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Punctuated equilibrium

Punctuated equilibrium is a theory of evolution which postulates that changes such as speciation occur very quickly, with long periods of little change (equilibria) in between. This accords well with what some perceive as the relative lack of intermediate forms in the fossil record in some evolutionary lines.

Simulations provide some insight into how this might work: the equilibrium periods show a gradual accumulation of neutral mutations, and the jump occurs when some beneficial combination of them reaches a certain threshold percentage (1/e2). On the other hand, speciation could also be triggered by classical means such as separation of populations.

A recent study on some trout that had been separated, in fact, showed that after only a few generations the two populations tended not to interbreed due to minor behavioral differences. Thus, even if they were remixed, the two groups would probably diverge genetically. This is much faster than anyone expected separation to occur.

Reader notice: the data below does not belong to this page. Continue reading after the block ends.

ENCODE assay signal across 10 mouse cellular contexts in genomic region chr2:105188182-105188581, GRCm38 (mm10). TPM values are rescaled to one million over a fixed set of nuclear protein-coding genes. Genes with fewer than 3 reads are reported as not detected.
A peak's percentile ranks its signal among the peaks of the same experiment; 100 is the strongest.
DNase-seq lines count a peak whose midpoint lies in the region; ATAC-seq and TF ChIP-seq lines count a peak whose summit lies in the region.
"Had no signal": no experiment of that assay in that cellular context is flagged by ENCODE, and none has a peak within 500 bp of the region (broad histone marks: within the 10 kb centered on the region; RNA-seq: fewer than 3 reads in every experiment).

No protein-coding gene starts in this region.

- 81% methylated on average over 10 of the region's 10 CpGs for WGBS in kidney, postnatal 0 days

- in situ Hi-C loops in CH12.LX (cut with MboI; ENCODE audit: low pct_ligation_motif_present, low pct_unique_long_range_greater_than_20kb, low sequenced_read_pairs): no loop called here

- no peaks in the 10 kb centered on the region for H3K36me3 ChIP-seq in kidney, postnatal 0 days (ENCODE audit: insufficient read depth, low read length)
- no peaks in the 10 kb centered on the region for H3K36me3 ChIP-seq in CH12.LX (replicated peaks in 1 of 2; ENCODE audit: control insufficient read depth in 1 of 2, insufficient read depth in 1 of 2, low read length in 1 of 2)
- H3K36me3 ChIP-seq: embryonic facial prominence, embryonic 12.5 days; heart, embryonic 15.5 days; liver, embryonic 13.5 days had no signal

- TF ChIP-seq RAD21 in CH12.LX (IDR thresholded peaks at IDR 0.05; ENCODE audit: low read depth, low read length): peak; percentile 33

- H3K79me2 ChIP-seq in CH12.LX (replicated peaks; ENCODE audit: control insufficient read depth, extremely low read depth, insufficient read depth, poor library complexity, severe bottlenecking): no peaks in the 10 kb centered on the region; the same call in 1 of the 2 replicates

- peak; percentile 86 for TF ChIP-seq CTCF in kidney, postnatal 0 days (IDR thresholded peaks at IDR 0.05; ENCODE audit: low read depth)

The theory was proposed by Niles Eldredge[?] and Stephen Jay Gould in the 1970s. It relies heavily on Ernst Mayr's concept of peripatric speciation[?].

The theory of punctuated equilibrium is usually contrasted with phyletic gradualism[?], though critics, notably Richard Dawkins, have argued that phyletic gradualism[?] is merely a straw man. The actual differences between the various evolution theorists are not as large as the proponents of punctuated equilibrium have suggested, and the current debate is often more a debate on the relative degree of punctualism and gradualism than one between two fully different extremes.

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